Ein Klein Nachtmusik

February 15, 2016

 

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At last, falls the curtain,

still, dread velvet weaves the quiet,

a flurry of feathers, ancient tracks,

Aqua regia and wheaten witches’ moons.

How can I connect

the sacred and profane, the lofty and lowly,

the many strands of soundless symphony?

Do the trees answer life and death,

motherhood and loss?

Do lunar phases mark love’s mood

both tragic and elated?

Can the eloquent calligraphy of frost

record seasons, longings and sighs?

Is she Diana who births the night,

or Nyx spreading her inky cloak?

Is it the she-wolf, wraith or sprite

who strikes the danse macabre entwined?

Is this the lesser time of God,

or the penance to repair what’s lost?

Of snow and ashes, would I be remiss,

of that noiseless time when destroying angels pass.

In the lightless underworld,

do owls hymn thee?

When fearsome things tramp afoot,

does the unknown, unseen, unremembered cry?

There is appointed the time to awake

and to die.

After every day surely comes night

on rodent feet

singing the unsung requiem

taps on a graveyard bugle,

Nunc dimittis in velvet black

because the white of dawn may wake them.

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Eventide

April 7, 2014

Why for, we seek immortality and dreams?

Is time numbered by hours seated at a window wishing,

days spent counting coins,

months reaping and gathering?

By years rapt in love’s fires,

within age’s wintry night?

 

The sower toils golden fields, eyes vigilant

yet tends his father’s grave.

Children skip over gardens adance,

yet behold the eagle’s distant flight.

Friars pray in cloisters adorned,

yet sing evening’s requiem.

 

Death seizes and respects not.

Its day sure as resting sun.

Sure as the gnat circles in midday,

As lambs in darkness follow only their herder.

This silent visitor, the faceless judge,

beckons both doors of young and old.

 

Whilst plagued beggars shiver,

and consumption claims kings,

Weavers and merchants wail,

as virgins travail.

Men, all of men,

shall languish.

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Mater Dolorosa

July 9, 2013

Oh, sweet mother of the blessed one,

how far a path of darkness you trod,

pierced first by daggers of bitter prophecy,

pierced second by most-terrible loss.

 

You found him there, your son,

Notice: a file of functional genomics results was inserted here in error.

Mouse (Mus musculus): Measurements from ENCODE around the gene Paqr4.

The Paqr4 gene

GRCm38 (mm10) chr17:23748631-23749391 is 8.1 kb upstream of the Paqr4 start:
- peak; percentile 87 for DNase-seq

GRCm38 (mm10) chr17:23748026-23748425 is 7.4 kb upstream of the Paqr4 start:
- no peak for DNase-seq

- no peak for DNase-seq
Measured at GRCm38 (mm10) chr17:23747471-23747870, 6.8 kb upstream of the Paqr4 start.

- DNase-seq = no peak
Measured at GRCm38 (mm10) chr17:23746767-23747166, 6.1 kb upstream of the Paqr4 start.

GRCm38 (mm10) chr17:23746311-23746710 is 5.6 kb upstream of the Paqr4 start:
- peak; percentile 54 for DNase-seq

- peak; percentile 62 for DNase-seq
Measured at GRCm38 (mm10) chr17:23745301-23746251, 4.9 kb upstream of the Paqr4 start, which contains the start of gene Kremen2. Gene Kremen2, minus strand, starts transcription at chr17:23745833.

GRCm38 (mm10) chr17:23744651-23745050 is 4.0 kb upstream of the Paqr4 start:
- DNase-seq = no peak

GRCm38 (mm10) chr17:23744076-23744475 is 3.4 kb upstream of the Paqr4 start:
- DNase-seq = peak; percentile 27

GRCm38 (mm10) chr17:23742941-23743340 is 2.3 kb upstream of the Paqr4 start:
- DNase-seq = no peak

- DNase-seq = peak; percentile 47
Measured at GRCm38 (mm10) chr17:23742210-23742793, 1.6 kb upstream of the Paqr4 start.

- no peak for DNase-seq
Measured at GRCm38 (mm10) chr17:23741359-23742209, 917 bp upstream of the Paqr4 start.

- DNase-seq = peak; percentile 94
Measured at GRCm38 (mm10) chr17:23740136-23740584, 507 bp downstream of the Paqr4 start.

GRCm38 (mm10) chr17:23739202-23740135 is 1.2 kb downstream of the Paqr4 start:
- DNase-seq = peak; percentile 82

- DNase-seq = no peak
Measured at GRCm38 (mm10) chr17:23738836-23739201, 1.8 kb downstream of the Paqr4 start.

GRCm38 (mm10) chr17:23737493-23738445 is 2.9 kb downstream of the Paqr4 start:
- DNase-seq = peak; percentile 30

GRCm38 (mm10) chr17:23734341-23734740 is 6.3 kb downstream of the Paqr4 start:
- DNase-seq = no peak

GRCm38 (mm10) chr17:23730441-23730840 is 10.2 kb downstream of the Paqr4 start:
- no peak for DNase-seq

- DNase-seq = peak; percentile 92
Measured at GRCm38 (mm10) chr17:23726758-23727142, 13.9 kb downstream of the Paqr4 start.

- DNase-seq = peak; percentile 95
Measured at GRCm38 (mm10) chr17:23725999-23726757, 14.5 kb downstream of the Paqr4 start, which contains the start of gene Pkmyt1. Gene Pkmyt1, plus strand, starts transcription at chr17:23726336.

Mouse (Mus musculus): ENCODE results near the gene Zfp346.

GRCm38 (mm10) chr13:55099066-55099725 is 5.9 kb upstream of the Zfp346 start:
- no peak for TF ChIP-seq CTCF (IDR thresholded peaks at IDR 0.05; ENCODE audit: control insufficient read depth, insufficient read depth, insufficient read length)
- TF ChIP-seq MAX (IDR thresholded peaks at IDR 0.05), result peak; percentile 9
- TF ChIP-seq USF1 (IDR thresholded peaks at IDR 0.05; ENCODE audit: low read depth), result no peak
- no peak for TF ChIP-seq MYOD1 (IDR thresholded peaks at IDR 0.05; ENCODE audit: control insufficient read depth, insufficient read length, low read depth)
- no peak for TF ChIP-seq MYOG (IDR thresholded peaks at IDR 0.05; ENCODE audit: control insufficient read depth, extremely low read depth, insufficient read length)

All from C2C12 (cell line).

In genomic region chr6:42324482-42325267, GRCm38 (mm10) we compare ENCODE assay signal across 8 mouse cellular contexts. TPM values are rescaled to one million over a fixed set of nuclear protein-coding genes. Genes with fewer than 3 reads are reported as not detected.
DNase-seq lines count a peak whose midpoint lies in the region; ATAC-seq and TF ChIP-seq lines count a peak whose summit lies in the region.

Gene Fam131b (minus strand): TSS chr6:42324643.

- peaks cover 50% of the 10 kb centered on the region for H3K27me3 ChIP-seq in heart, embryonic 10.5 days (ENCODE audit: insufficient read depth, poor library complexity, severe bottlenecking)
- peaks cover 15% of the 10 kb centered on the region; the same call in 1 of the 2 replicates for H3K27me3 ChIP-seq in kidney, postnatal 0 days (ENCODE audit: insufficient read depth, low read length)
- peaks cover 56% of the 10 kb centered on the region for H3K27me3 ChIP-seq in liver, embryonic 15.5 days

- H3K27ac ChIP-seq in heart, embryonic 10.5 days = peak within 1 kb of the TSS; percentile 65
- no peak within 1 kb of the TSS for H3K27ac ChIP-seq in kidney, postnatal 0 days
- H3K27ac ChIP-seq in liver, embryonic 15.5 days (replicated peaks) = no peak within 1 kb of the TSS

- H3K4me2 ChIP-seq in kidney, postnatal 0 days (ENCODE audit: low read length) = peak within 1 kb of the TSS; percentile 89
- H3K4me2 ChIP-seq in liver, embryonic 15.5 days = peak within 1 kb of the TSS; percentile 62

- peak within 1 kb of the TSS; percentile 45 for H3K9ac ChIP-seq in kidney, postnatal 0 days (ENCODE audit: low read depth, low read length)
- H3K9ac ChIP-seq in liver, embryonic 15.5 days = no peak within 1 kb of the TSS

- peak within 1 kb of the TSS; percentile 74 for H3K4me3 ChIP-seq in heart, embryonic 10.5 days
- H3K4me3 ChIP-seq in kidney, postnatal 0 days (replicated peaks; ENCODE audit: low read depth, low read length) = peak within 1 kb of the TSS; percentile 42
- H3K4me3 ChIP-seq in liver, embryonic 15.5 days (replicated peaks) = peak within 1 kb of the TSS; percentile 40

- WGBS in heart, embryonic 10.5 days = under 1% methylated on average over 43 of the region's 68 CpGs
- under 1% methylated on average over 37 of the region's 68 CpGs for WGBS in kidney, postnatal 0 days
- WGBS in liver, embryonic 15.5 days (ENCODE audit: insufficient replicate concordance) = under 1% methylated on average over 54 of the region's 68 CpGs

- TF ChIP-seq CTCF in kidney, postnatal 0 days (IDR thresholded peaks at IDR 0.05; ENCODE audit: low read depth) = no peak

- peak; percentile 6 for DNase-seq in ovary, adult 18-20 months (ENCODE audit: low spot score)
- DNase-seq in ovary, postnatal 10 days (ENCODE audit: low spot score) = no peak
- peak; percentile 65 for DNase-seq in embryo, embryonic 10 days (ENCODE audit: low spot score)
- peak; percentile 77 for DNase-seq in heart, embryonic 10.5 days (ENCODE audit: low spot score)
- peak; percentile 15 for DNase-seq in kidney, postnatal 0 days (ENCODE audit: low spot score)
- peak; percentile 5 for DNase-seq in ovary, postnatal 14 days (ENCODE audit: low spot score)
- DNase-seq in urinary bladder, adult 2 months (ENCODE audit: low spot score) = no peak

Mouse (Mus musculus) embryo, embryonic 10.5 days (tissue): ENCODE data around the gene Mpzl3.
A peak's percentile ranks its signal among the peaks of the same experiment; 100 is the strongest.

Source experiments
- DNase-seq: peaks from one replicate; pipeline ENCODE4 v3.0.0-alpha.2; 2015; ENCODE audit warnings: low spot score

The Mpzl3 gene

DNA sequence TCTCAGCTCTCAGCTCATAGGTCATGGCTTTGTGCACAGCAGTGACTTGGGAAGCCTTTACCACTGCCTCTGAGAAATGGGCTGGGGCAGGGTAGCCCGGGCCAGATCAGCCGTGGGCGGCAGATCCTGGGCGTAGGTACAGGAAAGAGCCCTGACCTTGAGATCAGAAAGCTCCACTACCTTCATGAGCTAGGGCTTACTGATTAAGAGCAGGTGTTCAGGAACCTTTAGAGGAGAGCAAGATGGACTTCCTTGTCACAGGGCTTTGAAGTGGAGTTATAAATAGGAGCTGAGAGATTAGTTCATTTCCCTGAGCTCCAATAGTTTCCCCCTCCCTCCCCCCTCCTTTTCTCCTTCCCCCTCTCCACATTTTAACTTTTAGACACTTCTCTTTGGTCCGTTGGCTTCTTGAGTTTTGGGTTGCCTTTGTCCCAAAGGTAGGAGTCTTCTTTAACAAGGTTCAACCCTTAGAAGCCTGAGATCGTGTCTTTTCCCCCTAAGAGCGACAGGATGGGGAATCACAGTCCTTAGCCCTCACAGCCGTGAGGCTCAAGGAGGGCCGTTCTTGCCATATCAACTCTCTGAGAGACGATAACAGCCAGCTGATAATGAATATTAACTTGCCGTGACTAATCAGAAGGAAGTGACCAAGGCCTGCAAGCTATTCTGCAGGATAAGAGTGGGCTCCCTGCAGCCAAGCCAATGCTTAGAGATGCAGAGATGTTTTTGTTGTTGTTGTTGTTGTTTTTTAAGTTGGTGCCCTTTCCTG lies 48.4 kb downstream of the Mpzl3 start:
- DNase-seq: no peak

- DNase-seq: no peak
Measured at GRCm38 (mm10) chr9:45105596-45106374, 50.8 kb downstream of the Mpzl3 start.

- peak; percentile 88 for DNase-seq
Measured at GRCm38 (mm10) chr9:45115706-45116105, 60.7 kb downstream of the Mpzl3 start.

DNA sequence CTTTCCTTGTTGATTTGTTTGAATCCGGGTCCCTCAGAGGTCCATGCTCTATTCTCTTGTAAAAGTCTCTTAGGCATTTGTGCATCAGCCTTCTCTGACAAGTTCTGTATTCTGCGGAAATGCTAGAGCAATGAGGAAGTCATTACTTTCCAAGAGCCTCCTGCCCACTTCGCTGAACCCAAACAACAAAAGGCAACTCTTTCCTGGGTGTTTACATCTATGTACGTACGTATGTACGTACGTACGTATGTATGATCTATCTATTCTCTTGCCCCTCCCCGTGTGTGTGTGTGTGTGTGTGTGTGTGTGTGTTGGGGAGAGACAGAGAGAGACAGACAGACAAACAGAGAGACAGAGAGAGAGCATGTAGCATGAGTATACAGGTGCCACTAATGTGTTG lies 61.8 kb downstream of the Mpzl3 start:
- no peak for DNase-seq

declaring independence from earthly things.

You saw him once, fallen and bruised,

and offered a mother’s hands.

 

His small boyish frame, you could not imagine,

yet he flourished like the yearling lamb.

 

Oh most severe was death’s dim shadow

when your little boy leaned against the cedar,

when he took up his hammer at dawn.

 

How you knew he was a priest,

unlike those who slaughtered beasts.

 

No, your boy, once grown,

would offer himself, the lamb,

clothed in scarlet vestments,

wearing the miter of thorns.

 

And you, kindly ewe,

will offer the incense of bitter tears.

His “consummatum

you shall answer “be it done.”

 

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March 9, 2012

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The swarthy angel perched

upon my bedside

raven wings ashroud,

whispered to me in that dead tongue

of devils and priests:

Veni, veni, venias

ne me mori facias.

A forgotten song

serenade for the dead

sung beneath archways,

where I sought my beloved.

in antiquity’s chill.

Roses glow

like blood-drops sprung out of the earth.

Their thorns outstretched

rebuking hands

leave a silent pin-prick

against my flesh,

telling me

my love lies here not

not within this dark place.

Once more clarion,

I hear the haunting psalm

its shadowy linger

resounding the fretful antiphon

of bygone years lost:

Veni, veni, venias

ne me mori facias.

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February 9, 2012

Dawn-light from on high breaks. In its lofty dome, first-creation stretches hands over a sea of cloudy blue. From that place, I first knew you, chosen and despised, scapegoat for their sins. Yet, I uttered no thing when they drove three nails through your royal garb and said,

“For this you’ll die.”

I watched them gather stones to slay you for the crime of blasphemy but seeking liberty from the lordly, barbed word, I acted not. Complacency became my shelter while you suffered and prayed for the suffering, praying world.

I was not like you…

I preached and brought love in my own way and needed no other. I was young, a whole life to live, and you were old, your life given away. How I cherished myself when no one cherished you!

From dust rising, brushing off the phoenix’s feathers, I at last spoke,

“He does no wrong, leave.” But surely, you were more wrong and corrupt than the rest of us? Surely, you polished iniquities into gold, wore them on your finger?

Silent, I stood…

Between that world and the abyss, saw heaven; that shining tower built from ivory stone, whitewashed alabaster. Warding the gates was the most beautiful, purest creature, the Shepherd of souls, Christ the Lord. He said:

“Look, behold my manservant!”

You again. I pleaded to enter in, but from your hands clutched, dangled the keys. Slandered, tormented and mocked, you blessed the great emptiness. My wrath could not overcome earth and your honor, missed it. I begged a martyr to open heaven and he thanked me for letting him die.